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Michael VII - Half Follis - SB 1880A - a real coin?


ela126

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Recently learned there are no free lunches at Olympus Numismatic’s auction. What had little focus in their first auction had several people jumping on the Byzantine rarities today. Most the coins I had interest in went for far higher than I hoped.

One piece which I learned about while researching the coins is the Half Follis for Michael VII. His Follis (sb 1878) is rather commonly seen, however I noticed a piece looking different than most examples, mainly due to 2 columns of dots on the loros instead of 3. Weight was also 4.5g instead of ~7g, but I’m unsure if that could be a real diagnostic here, as flan weights can vary widely and I see weights from 4-8g listed as follis, but with 3 rows on the loros.

I found several high priced sales on CNG, many from 15 years ago, but one more recently (2019).

My question is: 

1. Did the half follis really exist? I see statements saying the final “half follis” was during Michael’s reign. 

2. Is the best diagnostic a 2 column loros, with the follis being 3 columns or more?

3. Is it significantly more valuable as the 2019 CNG auction suggests, than the standard Follis?

thanks.

Olympus auction example, misattributed as a follis?

IMG_5755.png.e99706ac5f921a1bb1872af58895eaae.png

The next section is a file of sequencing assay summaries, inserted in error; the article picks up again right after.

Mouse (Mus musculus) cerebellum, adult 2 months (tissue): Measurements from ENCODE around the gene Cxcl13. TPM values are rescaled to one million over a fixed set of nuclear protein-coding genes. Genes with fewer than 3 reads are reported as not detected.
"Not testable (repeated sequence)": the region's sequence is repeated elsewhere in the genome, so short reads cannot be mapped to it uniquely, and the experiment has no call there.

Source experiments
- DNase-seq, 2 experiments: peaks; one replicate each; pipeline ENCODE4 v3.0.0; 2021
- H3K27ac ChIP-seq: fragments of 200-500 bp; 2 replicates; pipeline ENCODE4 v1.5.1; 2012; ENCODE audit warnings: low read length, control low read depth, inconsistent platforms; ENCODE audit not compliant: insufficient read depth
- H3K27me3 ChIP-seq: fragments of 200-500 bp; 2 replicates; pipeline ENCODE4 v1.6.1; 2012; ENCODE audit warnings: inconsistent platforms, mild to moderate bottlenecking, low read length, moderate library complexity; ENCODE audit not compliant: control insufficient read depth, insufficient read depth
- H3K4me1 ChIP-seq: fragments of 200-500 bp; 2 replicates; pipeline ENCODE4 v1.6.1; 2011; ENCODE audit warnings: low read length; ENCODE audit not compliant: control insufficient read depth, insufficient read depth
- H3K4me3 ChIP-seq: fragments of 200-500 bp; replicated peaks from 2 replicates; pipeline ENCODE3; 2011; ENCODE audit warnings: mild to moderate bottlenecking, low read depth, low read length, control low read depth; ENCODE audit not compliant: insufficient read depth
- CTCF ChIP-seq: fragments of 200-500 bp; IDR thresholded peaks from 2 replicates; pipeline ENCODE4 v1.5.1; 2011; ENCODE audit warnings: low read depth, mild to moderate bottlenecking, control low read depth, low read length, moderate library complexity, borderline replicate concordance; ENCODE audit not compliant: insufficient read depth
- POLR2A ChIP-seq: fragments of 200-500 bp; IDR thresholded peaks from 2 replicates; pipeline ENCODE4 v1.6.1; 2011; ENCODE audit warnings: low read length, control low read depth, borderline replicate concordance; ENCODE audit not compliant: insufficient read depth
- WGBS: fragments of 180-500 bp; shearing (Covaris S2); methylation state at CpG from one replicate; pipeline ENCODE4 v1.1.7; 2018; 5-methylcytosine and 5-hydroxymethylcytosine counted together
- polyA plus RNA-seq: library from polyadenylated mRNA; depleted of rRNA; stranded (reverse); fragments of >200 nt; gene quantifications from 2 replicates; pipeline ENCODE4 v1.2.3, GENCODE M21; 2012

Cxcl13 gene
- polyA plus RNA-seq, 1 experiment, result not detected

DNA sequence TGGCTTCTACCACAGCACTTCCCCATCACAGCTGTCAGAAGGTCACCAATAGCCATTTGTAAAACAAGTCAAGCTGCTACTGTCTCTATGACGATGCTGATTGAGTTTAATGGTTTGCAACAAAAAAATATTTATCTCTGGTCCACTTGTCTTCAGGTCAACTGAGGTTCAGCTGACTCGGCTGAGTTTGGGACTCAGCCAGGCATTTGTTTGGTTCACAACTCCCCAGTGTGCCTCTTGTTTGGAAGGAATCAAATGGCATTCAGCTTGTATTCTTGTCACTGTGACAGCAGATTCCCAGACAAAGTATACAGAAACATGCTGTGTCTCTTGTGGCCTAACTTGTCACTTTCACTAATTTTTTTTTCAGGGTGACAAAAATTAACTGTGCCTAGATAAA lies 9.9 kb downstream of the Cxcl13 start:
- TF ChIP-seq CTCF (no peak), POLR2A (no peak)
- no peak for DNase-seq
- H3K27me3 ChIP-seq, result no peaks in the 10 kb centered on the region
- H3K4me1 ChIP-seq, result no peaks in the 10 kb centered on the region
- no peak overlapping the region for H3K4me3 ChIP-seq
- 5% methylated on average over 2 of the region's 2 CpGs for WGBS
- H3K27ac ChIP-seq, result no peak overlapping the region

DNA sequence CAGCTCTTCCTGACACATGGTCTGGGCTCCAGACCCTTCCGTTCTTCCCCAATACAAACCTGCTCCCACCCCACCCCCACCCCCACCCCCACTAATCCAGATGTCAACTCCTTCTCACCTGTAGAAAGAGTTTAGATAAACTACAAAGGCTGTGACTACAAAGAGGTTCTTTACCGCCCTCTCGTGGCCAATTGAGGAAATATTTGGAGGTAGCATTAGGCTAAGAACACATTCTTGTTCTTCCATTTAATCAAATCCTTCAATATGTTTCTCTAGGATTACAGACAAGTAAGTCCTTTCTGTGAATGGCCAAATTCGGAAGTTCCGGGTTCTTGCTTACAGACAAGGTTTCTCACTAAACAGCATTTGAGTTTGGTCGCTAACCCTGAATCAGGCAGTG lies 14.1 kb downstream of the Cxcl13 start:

CNG half follis example, with 1880A attribution.

IMG_5752.png.50b7957f3aa98a8e37f59502219d1767.png

Random 1878 follis pulled off acsearch

IMG_5754.png.5768aaa7a17b469648de41bfd44f55cb.png

 

 

Edited by ela126
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I  do not think so. I would not chase this coin.

The weights of the anonymous follis series fell greatly durring the series 100 years of different rulers making them. ( I know this is not part of that series but that is easily track able.) From 18gm down to Alexius class J or K at 4gm. He starting ruling a few years after this fellow. 

Debasement of the coinage was getting very bad, under Michael IV the gold content of the histamena was 24 carats, then 19 carats at Constantine IX, Then Michael VII it fell to 8 carats fine. One third of its original value.

Alexius takes over in 1080"s and then when able to do so, reforms all coins in 1092. The reform was needed.

Your coin above listed is same size just less weight, we have no idea where it circulated, where it was found and if it was found in a hoard or single loss. If it was a single loss it tells us nothing, if it was in a hoard that would tell us much more,such as what did all the folles in the hoard weigh? Was it low or equal? 

Even without this info i would say the coin is light and not a half. 

Simon

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1 hour ago, Simon said:

I  do not think so. I would not chase this coin.

The weights of the anonymous follis series fell greatly durring the series 100 years of different rulers making them. ( I know this is not part of that series but that is easily track able.) From 18gm down to Alexius class J or K at 4gm. He starting ruling a few years after this fellow. 

Debasement of the coinage was getting very bad, under Michael IV the gold content of the histamena was 24 carats, then 19 carats at Constantine IX, Then Michael VII it fell to 8 carats fine. One third of its original value.